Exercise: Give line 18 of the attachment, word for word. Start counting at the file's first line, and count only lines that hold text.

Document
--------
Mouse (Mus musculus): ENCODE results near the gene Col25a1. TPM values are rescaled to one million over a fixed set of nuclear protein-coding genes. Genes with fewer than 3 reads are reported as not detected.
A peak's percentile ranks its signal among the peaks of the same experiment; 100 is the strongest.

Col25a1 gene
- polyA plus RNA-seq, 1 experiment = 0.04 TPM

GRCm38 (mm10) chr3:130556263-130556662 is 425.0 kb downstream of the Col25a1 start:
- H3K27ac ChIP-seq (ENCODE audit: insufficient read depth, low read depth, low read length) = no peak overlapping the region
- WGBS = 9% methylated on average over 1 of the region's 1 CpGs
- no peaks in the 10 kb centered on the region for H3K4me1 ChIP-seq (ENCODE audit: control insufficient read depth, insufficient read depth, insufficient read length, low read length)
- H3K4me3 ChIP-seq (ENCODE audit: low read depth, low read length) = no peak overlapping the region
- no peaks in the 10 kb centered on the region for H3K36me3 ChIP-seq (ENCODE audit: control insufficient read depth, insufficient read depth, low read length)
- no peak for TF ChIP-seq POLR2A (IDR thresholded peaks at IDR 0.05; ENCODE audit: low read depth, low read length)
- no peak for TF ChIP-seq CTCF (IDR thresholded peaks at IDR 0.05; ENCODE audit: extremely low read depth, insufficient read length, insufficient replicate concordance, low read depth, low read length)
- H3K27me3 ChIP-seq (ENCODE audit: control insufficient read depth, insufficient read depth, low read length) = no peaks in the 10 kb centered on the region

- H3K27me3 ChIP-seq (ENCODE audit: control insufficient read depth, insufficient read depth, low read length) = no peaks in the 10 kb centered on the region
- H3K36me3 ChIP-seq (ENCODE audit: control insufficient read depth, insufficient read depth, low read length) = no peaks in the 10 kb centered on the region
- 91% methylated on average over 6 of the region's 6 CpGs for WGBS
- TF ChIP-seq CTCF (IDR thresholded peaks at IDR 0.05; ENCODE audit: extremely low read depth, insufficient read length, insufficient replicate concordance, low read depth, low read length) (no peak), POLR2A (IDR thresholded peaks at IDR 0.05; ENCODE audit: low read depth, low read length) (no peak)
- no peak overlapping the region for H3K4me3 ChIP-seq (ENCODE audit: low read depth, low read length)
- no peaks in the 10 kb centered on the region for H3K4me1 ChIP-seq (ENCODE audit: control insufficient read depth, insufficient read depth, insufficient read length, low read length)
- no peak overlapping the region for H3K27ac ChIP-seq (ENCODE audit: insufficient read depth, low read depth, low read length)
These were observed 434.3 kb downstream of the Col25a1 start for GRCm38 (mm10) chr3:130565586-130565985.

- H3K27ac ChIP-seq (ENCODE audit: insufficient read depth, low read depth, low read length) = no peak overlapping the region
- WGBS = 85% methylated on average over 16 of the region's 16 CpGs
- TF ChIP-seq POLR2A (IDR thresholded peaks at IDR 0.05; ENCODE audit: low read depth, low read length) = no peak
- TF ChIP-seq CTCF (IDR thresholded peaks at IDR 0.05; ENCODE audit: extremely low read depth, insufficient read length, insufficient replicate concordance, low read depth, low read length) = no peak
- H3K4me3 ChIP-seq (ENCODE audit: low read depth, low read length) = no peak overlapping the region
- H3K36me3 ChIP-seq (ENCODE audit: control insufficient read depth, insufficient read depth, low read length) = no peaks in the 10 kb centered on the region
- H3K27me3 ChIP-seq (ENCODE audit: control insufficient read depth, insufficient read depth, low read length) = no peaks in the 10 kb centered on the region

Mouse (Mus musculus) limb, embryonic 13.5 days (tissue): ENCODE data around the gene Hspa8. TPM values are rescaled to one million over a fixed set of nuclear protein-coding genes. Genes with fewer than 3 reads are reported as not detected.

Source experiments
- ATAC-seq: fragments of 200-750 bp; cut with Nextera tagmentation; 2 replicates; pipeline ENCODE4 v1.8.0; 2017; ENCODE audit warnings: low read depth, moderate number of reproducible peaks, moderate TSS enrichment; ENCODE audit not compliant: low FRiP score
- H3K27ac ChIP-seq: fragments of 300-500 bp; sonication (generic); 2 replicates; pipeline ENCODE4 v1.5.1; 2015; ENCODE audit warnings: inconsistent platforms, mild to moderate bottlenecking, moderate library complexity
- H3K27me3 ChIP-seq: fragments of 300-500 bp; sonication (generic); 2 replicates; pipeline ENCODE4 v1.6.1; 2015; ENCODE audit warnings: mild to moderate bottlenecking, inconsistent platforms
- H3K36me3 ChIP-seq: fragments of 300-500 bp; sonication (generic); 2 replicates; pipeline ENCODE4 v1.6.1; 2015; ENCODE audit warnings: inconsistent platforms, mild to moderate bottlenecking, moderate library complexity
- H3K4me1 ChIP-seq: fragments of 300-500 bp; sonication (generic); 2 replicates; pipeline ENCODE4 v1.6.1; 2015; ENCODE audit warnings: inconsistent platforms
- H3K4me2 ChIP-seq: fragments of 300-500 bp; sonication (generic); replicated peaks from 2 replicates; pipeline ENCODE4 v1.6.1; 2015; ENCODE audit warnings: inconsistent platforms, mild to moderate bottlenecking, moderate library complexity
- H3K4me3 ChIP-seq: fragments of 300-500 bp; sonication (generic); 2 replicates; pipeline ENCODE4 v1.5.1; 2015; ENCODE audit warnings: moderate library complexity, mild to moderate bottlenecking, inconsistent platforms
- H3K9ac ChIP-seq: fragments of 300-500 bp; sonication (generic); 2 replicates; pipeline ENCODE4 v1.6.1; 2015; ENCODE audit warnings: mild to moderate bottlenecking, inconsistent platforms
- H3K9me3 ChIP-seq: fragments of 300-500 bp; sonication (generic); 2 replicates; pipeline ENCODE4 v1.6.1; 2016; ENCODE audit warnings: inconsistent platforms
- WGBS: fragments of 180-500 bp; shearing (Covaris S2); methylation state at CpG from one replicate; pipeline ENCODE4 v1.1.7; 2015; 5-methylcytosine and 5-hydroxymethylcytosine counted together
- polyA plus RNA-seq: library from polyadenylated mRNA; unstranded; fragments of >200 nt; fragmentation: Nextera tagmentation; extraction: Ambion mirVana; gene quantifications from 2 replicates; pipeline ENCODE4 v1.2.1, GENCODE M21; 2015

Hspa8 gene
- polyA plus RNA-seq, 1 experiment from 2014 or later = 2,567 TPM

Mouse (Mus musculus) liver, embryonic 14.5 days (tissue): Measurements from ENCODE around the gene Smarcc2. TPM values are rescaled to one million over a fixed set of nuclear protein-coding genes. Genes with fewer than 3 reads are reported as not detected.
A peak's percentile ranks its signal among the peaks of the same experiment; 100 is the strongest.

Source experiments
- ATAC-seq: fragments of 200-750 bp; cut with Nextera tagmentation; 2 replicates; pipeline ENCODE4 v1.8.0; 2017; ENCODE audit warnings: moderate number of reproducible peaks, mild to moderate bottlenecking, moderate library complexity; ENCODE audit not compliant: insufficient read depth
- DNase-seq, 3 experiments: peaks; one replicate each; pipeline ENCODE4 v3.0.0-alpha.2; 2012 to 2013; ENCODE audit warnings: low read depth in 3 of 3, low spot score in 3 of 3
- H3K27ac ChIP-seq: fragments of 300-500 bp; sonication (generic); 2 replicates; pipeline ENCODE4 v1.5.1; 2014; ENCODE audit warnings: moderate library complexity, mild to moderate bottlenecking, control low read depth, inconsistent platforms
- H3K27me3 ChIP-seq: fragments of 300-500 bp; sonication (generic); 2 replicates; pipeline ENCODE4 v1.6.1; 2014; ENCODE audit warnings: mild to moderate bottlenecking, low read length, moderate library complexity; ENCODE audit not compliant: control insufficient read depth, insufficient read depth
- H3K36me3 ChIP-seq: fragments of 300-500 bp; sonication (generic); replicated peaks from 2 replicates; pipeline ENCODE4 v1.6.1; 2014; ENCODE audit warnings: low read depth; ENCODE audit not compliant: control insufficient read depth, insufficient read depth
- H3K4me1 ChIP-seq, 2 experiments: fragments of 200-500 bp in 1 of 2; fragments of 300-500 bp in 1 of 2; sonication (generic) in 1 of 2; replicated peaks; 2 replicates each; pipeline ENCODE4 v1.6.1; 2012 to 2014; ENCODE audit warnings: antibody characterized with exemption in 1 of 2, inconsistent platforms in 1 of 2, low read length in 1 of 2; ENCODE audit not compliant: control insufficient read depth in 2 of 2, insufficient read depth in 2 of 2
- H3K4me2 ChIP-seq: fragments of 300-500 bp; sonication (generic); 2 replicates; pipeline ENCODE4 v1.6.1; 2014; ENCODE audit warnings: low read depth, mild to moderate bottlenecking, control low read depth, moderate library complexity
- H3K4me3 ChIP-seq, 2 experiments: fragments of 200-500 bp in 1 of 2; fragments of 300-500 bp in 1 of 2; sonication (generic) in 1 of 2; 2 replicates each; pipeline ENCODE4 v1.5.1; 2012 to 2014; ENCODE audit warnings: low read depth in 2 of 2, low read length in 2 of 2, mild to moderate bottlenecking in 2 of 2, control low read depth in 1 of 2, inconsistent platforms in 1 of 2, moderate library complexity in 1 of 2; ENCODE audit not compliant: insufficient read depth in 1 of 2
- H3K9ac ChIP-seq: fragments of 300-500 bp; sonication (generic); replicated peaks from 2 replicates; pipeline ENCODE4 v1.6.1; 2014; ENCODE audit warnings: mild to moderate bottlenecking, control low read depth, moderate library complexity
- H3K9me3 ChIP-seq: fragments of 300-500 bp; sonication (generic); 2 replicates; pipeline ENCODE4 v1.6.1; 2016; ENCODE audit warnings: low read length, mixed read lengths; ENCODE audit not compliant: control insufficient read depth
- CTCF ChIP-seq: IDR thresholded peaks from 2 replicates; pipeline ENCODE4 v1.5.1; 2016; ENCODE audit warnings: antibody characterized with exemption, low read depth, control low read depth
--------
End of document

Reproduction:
- no peak overlapping the region for H3K4me3 ChIP-seq (ENCODE audit: low read depth, low read length)